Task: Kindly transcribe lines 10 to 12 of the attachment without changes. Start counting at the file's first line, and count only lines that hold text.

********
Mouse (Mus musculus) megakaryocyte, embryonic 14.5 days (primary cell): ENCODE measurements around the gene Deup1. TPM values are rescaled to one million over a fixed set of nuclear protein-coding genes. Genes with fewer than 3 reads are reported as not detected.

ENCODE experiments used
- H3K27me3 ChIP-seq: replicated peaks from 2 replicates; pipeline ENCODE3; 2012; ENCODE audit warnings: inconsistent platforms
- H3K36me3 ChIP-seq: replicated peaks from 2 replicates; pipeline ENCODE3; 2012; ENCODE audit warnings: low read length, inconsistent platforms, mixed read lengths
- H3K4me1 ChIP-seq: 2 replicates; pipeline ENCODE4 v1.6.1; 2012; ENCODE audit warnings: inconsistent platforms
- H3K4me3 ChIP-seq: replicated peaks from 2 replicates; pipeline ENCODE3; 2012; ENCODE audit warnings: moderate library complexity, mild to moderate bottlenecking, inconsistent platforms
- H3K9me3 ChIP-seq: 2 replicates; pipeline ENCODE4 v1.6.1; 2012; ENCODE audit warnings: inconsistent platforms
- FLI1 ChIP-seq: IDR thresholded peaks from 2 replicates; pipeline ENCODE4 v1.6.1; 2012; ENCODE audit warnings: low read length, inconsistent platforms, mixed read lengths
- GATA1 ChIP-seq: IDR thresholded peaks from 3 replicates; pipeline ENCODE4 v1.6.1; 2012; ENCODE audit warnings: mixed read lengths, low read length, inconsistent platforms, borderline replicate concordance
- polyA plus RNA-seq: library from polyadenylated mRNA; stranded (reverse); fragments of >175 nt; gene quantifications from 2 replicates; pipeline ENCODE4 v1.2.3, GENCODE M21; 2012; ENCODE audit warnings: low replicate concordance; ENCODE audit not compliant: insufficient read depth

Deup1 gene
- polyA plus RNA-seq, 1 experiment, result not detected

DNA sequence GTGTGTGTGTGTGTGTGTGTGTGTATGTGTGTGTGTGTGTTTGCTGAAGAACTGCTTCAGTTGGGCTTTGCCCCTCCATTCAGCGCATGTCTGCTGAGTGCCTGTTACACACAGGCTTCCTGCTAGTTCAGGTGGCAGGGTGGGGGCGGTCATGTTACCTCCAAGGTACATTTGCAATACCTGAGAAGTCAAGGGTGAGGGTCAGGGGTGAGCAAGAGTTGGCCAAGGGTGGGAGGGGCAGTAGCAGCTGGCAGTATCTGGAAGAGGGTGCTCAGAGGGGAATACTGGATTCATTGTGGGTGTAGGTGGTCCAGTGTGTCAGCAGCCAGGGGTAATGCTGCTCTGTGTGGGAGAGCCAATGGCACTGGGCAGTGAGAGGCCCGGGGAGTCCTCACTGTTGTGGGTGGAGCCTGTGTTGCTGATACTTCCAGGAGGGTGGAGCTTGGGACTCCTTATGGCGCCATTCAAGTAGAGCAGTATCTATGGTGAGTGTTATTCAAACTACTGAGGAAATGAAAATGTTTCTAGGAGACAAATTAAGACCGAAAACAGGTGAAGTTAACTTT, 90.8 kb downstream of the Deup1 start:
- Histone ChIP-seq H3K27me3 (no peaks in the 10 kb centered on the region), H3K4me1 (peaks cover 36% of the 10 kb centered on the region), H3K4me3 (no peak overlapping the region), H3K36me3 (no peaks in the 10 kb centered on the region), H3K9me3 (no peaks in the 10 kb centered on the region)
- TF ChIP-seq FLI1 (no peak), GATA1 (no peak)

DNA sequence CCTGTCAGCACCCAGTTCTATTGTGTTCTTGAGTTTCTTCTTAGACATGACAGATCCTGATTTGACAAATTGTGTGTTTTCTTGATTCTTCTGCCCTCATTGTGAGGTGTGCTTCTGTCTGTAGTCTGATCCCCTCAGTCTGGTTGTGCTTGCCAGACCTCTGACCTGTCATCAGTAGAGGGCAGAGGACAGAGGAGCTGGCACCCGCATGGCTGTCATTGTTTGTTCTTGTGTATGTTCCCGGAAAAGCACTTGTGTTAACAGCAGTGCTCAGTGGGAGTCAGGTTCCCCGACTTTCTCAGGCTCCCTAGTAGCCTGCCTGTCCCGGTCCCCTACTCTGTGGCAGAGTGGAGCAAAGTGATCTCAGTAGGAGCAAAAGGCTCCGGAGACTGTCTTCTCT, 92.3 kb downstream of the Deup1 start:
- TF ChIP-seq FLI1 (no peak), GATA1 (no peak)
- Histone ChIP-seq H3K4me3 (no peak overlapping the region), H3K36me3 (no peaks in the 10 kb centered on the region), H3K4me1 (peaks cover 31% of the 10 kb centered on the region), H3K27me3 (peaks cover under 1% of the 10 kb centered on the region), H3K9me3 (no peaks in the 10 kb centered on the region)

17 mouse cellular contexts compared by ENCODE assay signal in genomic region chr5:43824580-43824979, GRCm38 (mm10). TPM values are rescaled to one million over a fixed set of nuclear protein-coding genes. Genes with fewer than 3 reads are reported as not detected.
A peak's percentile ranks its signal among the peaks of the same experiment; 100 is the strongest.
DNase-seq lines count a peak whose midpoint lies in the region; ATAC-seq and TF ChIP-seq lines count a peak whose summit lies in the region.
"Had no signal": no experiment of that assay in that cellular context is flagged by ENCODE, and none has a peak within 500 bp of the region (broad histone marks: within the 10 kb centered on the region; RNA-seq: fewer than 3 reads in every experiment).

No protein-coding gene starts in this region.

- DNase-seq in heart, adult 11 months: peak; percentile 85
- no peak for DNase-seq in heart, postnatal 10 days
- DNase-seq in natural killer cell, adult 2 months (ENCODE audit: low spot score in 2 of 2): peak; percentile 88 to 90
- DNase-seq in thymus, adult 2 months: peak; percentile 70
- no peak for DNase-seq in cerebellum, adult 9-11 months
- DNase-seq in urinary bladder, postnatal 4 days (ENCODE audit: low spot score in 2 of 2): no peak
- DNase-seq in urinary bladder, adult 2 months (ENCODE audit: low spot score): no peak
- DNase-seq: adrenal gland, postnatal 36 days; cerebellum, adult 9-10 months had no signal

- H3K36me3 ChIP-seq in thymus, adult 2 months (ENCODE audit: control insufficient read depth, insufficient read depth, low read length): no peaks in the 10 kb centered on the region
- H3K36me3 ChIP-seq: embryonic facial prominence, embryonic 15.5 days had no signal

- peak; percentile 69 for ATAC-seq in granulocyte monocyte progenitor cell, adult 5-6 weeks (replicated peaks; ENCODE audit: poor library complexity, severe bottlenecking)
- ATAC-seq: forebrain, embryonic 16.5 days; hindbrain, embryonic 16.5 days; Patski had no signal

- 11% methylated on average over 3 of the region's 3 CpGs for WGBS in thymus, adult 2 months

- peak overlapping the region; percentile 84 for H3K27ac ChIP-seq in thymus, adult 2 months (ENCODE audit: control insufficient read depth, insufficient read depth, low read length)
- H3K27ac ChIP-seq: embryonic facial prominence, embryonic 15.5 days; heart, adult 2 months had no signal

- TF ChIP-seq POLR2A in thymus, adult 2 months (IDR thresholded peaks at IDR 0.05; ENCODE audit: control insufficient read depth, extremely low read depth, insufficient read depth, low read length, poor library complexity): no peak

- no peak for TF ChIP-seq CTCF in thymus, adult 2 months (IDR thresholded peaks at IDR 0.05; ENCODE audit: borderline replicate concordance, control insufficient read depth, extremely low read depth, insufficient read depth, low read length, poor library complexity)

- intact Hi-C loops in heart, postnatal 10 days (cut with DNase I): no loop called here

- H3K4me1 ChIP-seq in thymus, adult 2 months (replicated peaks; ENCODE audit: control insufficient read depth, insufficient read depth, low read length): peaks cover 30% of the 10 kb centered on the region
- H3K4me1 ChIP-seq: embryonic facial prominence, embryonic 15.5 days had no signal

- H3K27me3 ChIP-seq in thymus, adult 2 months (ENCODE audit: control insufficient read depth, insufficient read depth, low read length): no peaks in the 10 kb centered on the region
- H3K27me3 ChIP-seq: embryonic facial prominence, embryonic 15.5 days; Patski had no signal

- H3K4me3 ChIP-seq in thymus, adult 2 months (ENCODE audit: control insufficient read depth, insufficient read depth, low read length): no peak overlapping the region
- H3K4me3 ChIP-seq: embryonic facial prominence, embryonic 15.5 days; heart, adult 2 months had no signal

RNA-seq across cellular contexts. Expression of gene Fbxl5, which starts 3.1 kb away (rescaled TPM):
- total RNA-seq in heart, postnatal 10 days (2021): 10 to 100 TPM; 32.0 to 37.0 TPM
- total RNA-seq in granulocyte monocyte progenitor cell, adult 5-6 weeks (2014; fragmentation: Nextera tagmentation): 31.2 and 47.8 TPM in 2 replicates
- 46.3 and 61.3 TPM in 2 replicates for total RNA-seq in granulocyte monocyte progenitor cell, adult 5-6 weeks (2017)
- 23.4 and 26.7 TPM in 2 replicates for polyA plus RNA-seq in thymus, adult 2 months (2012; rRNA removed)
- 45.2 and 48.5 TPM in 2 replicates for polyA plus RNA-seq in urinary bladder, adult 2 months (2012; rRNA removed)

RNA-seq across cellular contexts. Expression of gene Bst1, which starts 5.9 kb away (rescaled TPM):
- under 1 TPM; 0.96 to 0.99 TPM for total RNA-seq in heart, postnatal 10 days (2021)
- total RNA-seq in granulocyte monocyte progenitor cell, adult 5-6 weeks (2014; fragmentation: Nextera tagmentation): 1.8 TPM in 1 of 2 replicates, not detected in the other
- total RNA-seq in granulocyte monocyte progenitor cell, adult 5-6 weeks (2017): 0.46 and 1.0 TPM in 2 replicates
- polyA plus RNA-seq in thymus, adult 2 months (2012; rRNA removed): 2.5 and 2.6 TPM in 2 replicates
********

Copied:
- polyA plus RNA-seq: library from polyadenylated mRNA; stranded (reverse); fragments of >175 nt; gene quantifications from 2 replicates; pipeline ENCODE4 v1.2.3, GENCODE M21; 2012; ENCODE audit warnings: low replicate concordance; ENCODE audit not compliant: insufficient read depth

Deup1 gene
- polyA plus RNA-seq, 1 experiment, result not detected